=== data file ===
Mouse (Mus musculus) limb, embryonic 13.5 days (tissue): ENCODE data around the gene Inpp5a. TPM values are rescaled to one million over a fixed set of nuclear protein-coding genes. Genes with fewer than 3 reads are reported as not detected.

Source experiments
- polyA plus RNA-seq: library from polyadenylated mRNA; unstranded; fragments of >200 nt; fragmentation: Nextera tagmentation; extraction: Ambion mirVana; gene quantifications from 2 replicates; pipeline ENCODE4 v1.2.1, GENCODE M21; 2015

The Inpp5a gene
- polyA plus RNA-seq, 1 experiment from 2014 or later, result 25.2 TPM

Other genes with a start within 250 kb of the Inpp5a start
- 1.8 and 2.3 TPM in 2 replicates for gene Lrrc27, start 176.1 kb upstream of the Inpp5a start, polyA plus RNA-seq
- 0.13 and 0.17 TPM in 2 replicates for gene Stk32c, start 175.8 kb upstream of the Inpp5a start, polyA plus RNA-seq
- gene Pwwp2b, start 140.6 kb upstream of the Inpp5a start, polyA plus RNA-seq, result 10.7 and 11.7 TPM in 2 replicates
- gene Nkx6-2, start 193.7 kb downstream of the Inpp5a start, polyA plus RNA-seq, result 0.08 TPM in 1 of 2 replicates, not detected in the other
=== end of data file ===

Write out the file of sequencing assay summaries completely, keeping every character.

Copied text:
Mouse (Mus musculus) limb, embryonic 13.5 days (tissue): ENCODE data around the gene Inpp5a. TPM values are rescaled to one million over a fixed set of nuclear protein-coding genes. Genes with fewer than 3 reads are reported as not detected.

Source experiments
- polyA plus RNA-seq: library from polyadenylated mRNA; unstranded; fragments of >200 nt; fragmentation: Nextera tagmentation; extraction: Ambion mirVana; gene quantifications from 2 replicates; pipeline ENCODE4 v1.2.1, GENCODE M21; 2015

The Inpp5a gene
- polyA plus RNA-seq, 1 experiment from 2014 or later, result 25.2 TPM

Other genes with a start within 250 kb of the Inpp5a start
- 1.8 and 2.3 TPM in 2 replicates for gene Lrrc27, start 176.1 kb upstream of the Inpp5a start, polyA plus RNA-seq
- 0.13 and 0.17 TPM in 2 replicates for gene Stk32c, start 175.8 kb upstream of the Inpp5a start, polyA plus RNA-seq
- gene Pwwp2b, start 140.6 kb upstream of the Inpp5a start, polyA plus RNA-seq, result 10.7 and 11.7 TPM in 2 replicates
- gene Nkx6-2, start 193.7 kb downstream of the Inpp5a start, polyA plus RNA-seq, result 0.08 TPM in 1 of 2 replicates, not detected in the other